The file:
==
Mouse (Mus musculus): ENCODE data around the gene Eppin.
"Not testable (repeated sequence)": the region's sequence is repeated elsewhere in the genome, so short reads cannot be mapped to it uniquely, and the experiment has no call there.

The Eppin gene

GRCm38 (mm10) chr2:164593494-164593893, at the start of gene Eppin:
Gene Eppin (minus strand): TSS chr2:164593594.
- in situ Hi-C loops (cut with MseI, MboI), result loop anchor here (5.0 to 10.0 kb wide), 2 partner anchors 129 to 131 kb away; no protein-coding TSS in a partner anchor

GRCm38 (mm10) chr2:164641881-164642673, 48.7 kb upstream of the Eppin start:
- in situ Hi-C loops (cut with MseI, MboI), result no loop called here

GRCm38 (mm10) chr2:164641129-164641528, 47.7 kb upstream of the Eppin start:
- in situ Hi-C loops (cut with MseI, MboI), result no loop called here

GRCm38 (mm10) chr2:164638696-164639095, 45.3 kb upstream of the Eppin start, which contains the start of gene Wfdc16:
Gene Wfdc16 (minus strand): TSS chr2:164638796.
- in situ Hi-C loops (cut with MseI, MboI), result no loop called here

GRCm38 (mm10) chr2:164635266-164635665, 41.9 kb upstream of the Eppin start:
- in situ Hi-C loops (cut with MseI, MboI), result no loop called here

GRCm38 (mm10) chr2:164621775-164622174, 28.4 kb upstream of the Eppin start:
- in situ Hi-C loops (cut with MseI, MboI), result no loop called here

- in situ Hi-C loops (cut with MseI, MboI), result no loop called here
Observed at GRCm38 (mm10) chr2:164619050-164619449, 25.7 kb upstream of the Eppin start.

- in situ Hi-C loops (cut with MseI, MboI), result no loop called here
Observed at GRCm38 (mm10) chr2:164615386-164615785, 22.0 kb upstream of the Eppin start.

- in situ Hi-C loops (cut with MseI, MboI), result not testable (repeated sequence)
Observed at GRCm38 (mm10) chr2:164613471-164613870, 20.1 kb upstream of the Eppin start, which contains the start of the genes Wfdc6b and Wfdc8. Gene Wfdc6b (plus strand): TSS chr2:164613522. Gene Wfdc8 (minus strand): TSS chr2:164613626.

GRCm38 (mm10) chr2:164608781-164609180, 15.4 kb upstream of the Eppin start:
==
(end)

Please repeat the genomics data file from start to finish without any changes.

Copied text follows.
Mouse (Mus musculus): ENCODE data around the gene Eppin.
"Not testable (repeated sequence)": the region's sequence is repeated elsewhere in the genome, so short reads cannot be mapped to it uniquely, and the experiment has no call there.

The Eppin gene

GRCm38 (mm10) chr2:164593494-164593893, at the start of gene Eppin:
Gene Eppin (minus strand): TSS chr2:164593594.
- in situ Hi-C loops (cut with MseI, MboI), result loop anchor here (5.0 to 10.0 kb wide), 2 partner anchors 129 to 131 kb away; no protein-coding TSS in a partner anchor

GRCm38 (mm10) chr2:164641881-164642673, 48.7 kb upstream of the Eppin start:
- in situ Hi-C loops (cut with MseI, MboI), result no loop called here

GRCm38 (mm10) chr2:164641129-164641528, 47.7 kb upstream of the Eppin start:
- in situ Hi-C loops (cut with MseI, MboI), result no loop called here

GRCm38 (mm10) chr2:164638696-164639095, 45.3 kb upstream of the Eppin start, which contains the start of gene Wfdc16:
Gene Wfdc16 (minus strand): TSS chr2:164638796.
- in situ Hi-C loops (cut with MseI, MboI), result no loop called here

GRCm38 (mm10) chr2:164635266-164635665, 41.9 kb upstream of the Eppin start:
- in situ Hi-C loops (cut with MseI, MboI), result no loop called here

GRCm38 (mm10) chr2:164621775-164622174, 28.4 kb upstream of the Eppin start:
- in situ Hi-C loops (cut with MseI, MboI), result no loop called here

- in situ Hi-C loops (cut with MseI, MboI), result no loop called here
Observed at GRCm38 (mm10) chr2:164619050-164619449, 25.7 kb upstream of the Eppin start.

- in situ Hi-C loops (cut with MseI, MboI), result no loop called here
Observed at GRCm38 (mm10) chr2:164615386-164615785, 22.0 kb upstream of the Eppin start.

- in situ Hi-C loops (cut with MseI, MboI), result not testable (repeated sequence)
Observed at GRCm38 (mm10) chr2:164613471-164613870, 20.1 kb upstream of the Eppin start, which contains the start of the genes Wfdc6b and Wfdc8. Gene Wfdc6b (plus strand): TSS chr2:164613522. Gene Wfdc8 (minus strand): TSS chr2:164613626.

GRCm38 (mm10) chr2:164608781-164609180, 15.4 kb upstream of the Eppin start: